If the day job required you to do certain tasks that you managed but felt weren’t your forte, why would you want to consider those when you don’t have to.  Be selective.

Remember you are committing to something as a volunteer.

You want to feel useful and that you are making a contribution but it is important that you enjoy and that it proves a positive experience.

It may be, of course, that you decide to volunteer in an area completely unrelated to your day job – maybe something that you have always been interested in but never had the chance or time to pursue.

We will look at some of these options below:

Working with animals

If you are an animal lover then there are endless opportunities, either in the background or very hands-on.

Animal rescue centres always need help in multiple ways: dog walking; cleaning kennels or cat pens; fostering animals; providing safe gardens for hedgehog release.  The list goes on.

If you are a horse lover, then helping with Riding for the Disabled may be a hugely rewarding experience as youngsters and adults, often with learning or physical disabilities, come alive on the back of a horse.

If you have a well-behaved dog that has a great temperament, then maybe you could consider whether it would make a PAT (Pets as Therapy) Dog, going into hospitals and nursing homes, or even schools.

It is hard to put into words the joy stroking a dog can bring.  (This is one area where training would be required).

Perhaps you no longer have a dog of your own and really miss those walks on the park.  Maybe you could offer to walk a dog for a friend or neighbour.

I have had my last three dogs from a very special animal rescue centre in Leicestershire.

I have volunteered for them over the years in a variety of ways, including helping design a Calendar; writing a history of the organization to mark 50 years; fundraising; and setting up and running a club for juniors.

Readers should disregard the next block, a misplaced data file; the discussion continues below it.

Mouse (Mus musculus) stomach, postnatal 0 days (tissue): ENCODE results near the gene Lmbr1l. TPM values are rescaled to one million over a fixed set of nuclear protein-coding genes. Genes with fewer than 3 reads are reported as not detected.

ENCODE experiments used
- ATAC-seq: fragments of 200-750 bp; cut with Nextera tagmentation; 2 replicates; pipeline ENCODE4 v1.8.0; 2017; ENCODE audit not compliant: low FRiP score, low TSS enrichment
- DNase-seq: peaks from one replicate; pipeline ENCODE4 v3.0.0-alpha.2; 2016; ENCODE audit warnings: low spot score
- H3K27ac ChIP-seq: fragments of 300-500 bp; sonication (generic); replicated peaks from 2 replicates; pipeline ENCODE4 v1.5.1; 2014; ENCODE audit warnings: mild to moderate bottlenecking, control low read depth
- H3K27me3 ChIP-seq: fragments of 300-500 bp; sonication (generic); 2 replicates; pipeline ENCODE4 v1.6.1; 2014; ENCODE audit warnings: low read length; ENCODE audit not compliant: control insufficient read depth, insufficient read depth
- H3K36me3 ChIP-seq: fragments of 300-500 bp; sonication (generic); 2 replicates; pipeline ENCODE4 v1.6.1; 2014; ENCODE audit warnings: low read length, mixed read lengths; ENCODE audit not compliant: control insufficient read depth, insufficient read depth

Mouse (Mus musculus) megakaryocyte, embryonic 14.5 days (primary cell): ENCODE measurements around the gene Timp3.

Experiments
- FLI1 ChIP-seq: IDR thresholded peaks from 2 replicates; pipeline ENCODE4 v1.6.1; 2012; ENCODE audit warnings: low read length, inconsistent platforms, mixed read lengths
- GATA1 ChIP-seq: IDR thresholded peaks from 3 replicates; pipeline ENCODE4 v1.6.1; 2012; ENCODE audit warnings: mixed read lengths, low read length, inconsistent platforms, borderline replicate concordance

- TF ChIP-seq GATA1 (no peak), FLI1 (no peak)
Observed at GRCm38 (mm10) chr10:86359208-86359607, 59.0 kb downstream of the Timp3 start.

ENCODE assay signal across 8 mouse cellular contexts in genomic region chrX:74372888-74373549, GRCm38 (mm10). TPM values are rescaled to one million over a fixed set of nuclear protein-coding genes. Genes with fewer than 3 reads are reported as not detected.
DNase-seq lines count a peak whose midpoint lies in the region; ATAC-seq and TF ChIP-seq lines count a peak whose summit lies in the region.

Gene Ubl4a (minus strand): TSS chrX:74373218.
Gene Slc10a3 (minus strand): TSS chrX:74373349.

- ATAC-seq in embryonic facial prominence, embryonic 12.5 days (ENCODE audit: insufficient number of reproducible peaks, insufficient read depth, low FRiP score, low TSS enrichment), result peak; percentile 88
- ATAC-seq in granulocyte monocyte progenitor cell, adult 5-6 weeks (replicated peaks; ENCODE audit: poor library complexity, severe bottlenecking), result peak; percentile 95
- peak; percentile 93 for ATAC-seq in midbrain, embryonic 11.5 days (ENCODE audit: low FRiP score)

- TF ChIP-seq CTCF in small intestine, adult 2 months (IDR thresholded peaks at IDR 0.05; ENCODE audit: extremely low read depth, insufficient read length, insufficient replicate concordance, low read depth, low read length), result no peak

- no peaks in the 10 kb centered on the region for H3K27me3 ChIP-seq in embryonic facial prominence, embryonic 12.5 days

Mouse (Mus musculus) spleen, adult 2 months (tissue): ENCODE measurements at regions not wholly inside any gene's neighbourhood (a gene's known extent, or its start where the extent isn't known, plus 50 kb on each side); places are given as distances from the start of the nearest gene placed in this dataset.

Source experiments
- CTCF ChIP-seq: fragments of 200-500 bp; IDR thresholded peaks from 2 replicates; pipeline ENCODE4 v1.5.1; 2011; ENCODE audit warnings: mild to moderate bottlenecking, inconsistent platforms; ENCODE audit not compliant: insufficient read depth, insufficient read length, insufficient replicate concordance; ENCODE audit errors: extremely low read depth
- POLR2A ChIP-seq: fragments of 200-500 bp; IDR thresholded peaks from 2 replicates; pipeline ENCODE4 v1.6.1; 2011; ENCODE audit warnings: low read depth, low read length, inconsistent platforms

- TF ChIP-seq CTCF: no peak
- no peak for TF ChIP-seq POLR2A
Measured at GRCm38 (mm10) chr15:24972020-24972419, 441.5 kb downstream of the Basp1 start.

Shop work

You don’t need to have worked in a shop to volunteer in one of the many charity shops that are now found in every town.

An interest in the cause would be important but really you just need to be a people person.

Training would always be given in use of tills etc.

This would be a great option if you like being part of a team.

People contact

Apart from shop work mentioned above, there are lots of ways you can maintain contact with people in retirement.

Many libraries are now run in part by volunteers; food banks have an increasingly important place in society, and roles might include liaison with local shops/collection points, working with other volunteers to bag up and distribute food parcels.

If you can drive, you might like to consider a volunteer driver role (taking patients for hospital appointments etc).  Other areas would need specific training and probably a more formal application process. Examples of these would be Samaritans; Citizens Advice Bureau.

Chatting to stroke patients and helping them learn to speak again can be a hugely rewarding activity.  Dementia cafes are springing up in many towns and again serve a vital role for patients and their carers/partners.

If you have a local talking newspaper for the benefit of visually impaired people in your area, they may well need people to read articles.  If you are a church-goer, then joining things like the flower arranging rota might suit.